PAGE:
Early Childhood Research
Parental Perceptions of Toddler Aquatic Lessons
The primary objective of this research was to examine parental perceptions on the role of toddler swimming ability and pre-school swimming lessons in drowning prevention. Information on toddler water safety was sourced from parents (n = 882) whose 2-4-year-old toddlers were either attending early childhood centres (n = 327) or who were enrolled in swim schools (n = 555).
More swim school parents believed that: swimming was best taught at 2 years of age or less (42% v 29%); swimming lessons were the best way to prevent toddler drowning (57% v 47%); toddlers could learn to save themselves if they fell into water (43% v 33%); and that it was better to develop swimming ability rather than rely on adult supervision (35% v 30%).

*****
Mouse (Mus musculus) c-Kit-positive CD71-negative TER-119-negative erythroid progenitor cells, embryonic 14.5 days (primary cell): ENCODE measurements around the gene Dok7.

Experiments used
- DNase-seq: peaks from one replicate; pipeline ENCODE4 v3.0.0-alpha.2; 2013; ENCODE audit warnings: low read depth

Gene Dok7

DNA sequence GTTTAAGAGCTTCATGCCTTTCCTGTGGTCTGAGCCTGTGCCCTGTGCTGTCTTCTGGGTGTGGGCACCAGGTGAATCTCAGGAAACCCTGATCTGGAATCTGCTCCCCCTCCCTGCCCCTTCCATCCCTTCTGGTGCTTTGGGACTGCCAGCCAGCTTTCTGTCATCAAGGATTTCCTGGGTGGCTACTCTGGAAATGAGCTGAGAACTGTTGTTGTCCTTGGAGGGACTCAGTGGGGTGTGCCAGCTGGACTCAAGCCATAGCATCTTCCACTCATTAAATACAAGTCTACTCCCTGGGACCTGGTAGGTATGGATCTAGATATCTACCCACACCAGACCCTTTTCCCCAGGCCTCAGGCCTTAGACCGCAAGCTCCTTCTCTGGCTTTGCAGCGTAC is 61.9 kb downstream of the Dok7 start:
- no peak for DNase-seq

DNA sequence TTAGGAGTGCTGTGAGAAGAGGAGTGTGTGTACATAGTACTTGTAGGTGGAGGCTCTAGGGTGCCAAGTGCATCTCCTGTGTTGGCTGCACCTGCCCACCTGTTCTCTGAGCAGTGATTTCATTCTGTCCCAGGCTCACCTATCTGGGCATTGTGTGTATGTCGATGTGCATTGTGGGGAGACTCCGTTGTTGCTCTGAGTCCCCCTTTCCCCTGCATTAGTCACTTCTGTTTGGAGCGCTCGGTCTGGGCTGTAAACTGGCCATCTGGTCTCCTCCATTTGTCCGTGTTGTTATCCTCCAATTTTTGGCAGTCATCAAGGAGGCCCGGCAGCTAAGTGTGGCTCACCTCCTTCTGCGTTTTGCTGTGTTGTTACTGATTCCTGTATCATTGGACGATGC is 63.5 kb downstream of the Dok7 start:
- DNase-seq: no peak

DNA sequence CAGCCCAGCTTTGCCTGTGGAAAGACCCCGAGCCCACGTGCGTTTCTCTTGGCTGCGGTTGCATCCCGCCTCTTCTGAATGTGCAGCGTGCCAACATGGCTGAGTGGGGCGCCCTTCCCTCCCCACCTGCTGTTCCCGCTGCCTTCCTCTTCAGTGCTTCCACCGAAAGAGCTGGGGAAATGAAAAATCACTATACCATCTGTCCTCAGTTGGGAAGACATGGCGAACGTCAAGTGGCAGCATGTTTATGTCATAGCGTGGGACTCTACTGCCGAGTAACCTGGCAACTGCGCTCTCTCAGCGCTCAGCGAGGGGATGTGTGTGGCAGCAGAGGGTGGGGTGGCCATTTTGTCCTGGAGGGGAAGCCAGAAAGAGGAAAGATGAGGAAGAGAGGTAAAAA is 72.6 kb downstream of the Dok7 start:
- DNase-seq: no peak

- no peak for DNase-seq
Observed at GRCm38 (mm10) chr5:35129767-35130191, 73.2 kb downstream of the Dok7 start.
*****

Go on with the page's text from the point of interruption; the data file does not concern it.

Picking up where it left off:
Many parents have an overly optimistic view of the role of swimming ability and pre-school swimming lessons in drowning prevention. This was especially so for parents with toddlers enrolled in lessons.
Swim schools in particular need to counter parental misconceptions of the protective role of swimming and reiterate the importance of close adult supervision of toddlers around water.
Read the complete research on the parental perceptions of toddler swim lessons and water safety.
Read a WAI presentation: Toddler Water Safety: Do Big People Know Best?